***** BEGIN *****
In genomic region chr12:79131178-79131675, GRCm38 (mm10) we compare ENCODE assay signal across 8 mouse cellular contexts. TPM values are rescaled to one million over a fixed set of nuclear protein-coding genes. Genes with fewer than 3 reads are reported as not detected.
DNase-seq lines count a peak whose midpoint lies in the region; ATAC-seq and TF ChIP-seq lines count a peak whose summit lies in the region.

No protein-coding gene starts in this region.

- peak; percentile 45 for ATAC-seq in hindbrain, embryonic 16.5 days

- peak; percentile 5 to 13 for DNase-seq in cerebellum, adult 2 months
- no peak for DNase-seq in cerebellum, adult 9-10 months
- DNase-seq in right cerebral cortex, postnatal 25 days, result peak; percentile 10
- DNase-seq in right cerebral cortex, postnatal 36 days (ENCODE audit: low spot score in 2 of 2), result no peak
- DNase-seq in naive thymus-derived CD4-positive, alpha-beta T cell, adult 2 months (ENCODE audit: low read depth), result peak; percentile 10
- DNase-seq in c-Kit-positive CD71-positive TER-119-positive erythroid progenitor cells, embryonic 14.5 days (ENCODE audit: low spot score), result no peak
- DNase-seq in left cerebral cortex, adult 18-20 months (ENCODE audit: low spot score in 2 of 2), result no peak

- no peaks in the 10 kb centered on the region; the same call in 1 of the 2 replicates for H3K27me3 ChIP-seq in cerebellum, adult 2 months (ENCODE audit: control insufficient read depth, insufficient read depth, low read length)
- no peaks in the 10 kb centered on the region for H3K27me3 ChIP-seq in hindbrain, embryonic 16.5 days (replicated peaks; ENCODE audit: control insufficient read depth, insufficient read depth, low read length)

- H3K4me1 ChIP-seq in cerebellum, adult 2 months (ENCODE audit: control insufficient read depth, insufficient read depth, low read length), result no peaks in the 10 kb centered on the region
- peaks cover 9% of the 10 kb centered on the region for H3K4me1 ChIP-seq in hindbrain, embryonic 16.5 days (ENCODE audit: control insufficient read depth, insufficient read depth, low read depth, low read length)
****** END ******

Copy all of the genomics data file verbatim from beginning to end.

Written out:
In genomic region chr12:79131178-79131675, GRCm38 (mm10) we compare ENCODE assay signal across 8 mouse cellular contexts. TPM values are rescaled to one million over a fixed set of nuclear protein-coding genes. Genes with fewer than 3 reads are reported as not detected.
DNase-seq lines count a peak whose midpoint lies in the region; ATAC-seq and TF ChIP-seq lines count a peak whose summit lies in the region.

No protein-coding gene starts in this region.

- peak; percentile 45 for ATAC-seq in hindbrain, embryonic 16.5 days

- peak; percentile 5 to 13 for DNase-seq in cerebellum, adult 2 months
- no peak for DNase-seq in cerebellum, adult 9-10 months
- DNase-seq in right cerebral cortex, postnatal 25 days, result peak; percentile 10
- DNase-seq in right cerebral cortex, postnatal 36 days (ENCODE audit: low spot score in 2 of 2), result no peak
- DNase-seq in naive thymus-derived CD4-positive, alpha-beta T cell, adult 2 months (ENCODE audit: low read depth), result peak; percentile 10
- DNase-seq in c-Kit-positive CD71-positive TER-119-positive erythroid progenitor cells, embryonic 14.5 days (ENCODE audit: low spot score), result no peak
- DNase-seq in left cerebral cortex, adult 18-20 months (ENCODE audit: low spot score in 2 of 2), result no peak

- no peaks in the 10 kb centered on the region; the same call in 1 of the 2 replicates for H3K27me3 ChIP-seq in cerebellum, adult 2 months (ENCODE audit: control insufficient read depth, insufficient read depth, low read length)
- no peaks in the 10 kb centered on the region for H3K27me3 ChIP-seq in hindbrain, embryonic 16.5 days (replicated peaks; ENCODE audit: control insufficient read depth, insufficient read depth, low read length)

- H3K4me1 ChIP-seq in cerebellum, adult 2 months (ENCODE audit: control insufficient read depth, insufficient read depth, low read length), result no peaks in the 10 kb centered on the region
- peaks cover 9% of the 10 kb centered on the region for H3K4me1 ChIP-seq in hindbrain, embryonic 16.5 days (ENCODE audit: control insufficient read depth, insufficient read depth, low read depth, low read length)